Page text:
Best Raspberry Pi Projects You Can Build by Yourself in 2019
The Raspberry Pi is an affordable single-board computer (SBC) no bigger than a credit card. But what this nifty device lacks in size it more than makes up for in versatility. The first version of the Raspberry Pi came out back in 2012 and took tech enthusiasts by storm thanks to its wide range of applications. Skip forward seven or so years, and you’ll find that this miniature computer is now more popular than ever and can be integrated into even more projects than before.
Today we’re going to take a look at some of these projects and perhaps inspire you to come up with your own. The best thing about the Raspberry Pi is that it can be connected to pretty much anything. It’s also extremely simple to use. After all, its creators intended it to be a cheap teaching tool for those who want to learn the basics of computer science.
Don’t believe us? Check out the projects down below and see for yourself. We can guarantee you’ll be able to build at least some of them with very little assistance and only a couple of extra components.
A Full-Fledged Retro Gaming Console
Retro gaming is currently making a huge comeback thanks to companies like Nintendo, Sony, and Sega, all of which have recently released updated versions of their classic consoles. Most of these consoles are a must-buy if you grew up with old school games. However, it’s not always easy to get your hands on one because the supply is often limited and they’re not exactly cheap. So why not make your own?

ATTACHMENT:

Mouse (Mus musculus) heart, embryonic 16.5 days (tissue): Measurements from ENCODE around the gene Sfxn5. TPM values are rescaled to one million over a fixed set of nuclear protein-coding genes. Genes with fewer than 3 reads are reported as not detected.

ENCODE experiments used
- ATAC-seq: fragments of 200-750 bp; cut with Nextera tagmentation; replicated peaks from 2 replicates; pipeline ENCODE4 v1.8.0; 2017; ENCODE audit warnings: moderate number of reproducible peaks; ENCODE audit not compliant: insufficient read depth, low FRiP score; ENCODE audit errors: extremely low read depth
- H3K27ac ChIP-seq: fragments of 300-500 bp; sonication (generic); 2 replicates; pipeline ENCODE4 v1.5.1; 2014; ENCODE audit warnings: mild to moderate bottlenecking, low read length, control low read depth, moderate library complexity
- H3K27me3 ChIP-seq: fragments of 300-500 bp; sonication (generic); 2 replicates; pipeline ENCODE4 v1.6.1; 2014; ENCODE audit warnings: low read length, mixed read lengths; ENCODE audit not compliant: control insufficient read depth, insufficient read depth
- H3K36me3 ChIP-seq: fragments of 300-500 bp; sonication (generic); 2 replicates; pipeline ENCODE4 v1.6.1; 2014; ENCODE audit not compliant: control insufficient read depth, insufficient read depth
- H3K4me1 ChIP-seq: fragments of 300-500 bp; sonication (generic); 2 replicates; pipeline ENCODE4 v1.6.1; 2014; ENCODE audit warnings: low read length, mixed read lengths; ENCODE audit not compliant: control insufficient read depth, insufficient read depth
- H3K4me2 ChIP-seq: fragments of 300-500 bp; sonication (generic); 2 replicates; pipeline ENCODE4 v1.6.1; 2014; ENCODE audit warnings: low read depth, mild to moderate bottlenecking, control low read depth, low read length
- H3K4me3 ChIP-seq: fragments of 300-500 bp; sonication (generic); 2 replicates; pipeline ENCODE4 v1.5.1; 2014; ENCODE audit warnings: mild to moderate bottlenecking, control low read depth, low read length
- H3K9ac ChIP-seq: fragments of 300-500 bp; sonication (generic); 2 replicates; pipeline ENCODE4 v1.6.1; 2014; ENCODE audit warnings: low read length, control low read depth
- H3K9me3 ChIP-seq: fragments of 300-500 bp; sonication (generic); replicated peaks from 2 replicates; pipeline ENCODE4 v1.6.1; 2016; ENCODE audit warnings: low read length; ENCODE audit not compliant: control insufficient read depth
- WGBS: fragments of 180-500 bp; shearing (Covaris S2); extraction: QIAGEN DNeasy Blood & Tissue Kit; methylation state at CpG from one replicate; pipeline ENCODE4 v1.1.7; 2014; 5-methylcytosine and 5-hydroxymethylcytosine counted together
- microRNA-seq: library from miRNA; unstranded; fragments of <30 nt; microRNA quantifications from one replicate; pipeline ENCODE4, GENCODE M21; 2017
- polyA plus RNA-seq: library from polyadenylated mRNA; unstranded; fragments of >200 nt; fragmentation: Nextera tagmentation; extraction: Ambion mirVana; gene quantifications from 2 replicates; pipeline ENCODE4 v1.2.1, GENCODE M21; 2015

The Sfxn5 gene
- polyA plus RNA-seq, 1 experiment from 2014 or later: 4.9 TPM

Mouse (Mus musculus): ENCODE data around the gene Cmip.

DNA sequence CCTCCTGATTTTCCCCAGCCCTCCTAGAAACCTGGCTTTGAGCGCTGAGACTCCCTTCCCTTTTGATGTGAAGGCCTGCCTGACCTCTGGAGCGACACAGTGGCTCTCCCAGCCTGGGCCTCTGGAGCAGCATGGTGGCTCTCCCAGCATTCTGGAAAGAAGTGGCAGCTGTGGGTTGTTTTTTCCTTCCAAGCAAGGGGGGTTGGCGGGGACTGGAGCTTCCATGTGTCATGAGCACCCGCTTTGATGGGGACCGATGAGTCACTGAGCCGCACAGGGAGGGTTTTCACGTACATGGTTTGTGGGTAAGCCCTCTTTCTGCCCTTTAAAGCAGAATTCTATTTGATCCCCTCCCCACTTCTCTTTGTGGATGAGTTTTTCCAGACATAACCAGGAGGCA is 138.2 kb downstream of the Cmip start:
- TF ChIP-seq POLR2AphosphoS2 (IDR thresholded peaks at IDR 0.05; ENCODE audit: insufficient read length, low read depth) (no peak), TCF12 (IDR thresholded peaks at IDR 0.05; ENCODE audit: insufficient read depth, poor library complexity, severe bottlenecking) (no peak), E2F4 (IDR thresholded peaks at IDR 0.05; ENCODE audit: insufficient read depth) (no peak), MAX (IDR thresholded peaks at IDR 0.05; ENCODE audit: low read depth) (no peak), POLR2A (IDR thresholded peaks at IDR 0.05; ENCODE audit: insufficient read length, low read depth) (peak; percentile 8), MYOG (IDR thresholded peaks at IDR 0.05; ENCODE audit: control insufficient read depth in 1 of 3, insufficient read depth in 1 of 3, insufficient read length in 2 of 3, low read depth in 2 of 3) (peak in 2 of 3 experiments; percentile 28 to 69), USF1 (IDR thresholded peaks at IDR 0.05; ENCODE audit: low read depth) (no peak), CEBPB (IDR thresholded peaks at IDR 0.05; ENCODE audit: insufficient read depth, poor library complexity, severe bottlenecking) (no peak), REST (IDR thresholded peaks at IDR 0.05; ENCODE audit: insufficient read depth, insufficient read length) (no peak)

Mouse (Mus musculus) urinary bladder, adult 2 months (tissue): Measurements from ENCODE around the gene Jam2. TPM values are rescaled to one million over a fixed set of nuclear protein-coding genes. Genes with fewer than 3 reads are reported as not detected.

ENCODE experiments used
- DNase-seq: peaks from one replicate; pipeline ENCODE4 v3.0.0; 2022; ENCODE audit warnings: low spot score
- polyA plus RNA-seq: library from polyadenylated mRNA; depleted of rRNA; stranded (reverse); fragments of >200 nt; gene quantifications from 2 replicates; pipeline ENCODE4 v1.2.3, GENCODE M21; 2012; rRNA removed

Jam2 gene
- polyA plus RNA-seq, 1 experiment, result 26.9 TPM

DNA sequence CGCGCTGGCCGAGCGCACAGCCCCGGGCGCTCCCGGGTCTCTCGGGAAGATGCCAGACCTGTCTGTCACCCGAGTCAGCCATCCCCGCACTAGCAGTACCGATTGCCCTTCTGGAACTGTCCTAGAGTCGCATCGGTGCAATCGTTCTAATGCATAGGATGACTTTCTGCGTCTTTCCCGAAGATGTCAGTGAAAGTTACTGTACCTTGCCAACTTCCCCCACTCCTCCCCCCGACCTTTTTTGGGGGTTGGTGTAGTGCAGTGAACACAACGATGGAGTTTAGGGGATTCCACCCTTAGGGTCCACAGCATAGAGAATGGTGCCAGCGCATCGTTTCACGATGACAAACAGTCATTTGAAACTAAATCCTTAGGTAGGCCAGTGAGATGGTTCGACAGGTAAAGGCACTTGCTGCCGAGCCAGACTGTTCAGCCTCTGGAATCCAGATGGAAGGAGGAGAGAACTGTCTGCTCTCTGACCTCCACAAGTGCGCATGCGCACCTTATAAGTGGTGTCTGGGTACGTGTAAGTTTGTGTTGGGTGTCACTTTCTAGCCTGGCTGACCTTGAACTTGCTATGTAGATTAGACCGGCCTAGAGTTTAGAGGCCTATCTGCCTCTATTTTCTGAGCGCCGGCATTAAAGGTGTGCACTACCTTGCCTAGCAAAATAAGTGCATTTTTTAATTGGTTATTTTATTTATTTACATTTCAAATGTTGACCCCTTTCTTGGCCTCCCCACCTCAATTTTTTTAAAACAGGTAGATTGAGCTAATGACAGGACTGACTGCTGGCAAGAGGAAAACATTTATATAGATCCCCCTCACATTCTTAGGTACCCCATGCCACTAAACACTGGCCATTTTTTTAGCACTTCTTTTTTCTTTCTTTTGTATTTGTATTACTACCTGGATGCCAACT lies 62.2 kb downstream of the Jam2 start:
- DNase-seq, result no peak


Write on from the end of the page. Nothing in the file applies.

Building your own console may seem like a difficult task but it’s actually fairly easy thanks to the Raspberry Pi. There are a couple of different ways of going about this. Besides a Raspberry Pi, one of the other important bits you’ll need is a case. There are plenty of good ones out there, including quite a few that look just like classic gaming consoles. The Retroflag NESPi, Retroflag MegaPi, Super Tinytendo or Rasptendo Retro would work the best for this kind of project.
In addition to the SBC and the case, you’re also going to need a power supply and an operating system. Of course, the software has to be one specifically designed with retro gaming in mind. RetroPie is probably the easiest to use but you could also try something like Recalbox or Lakka if you’re looking for something a bit different. Projects like this one show just how versatile Raspberry Pi can be.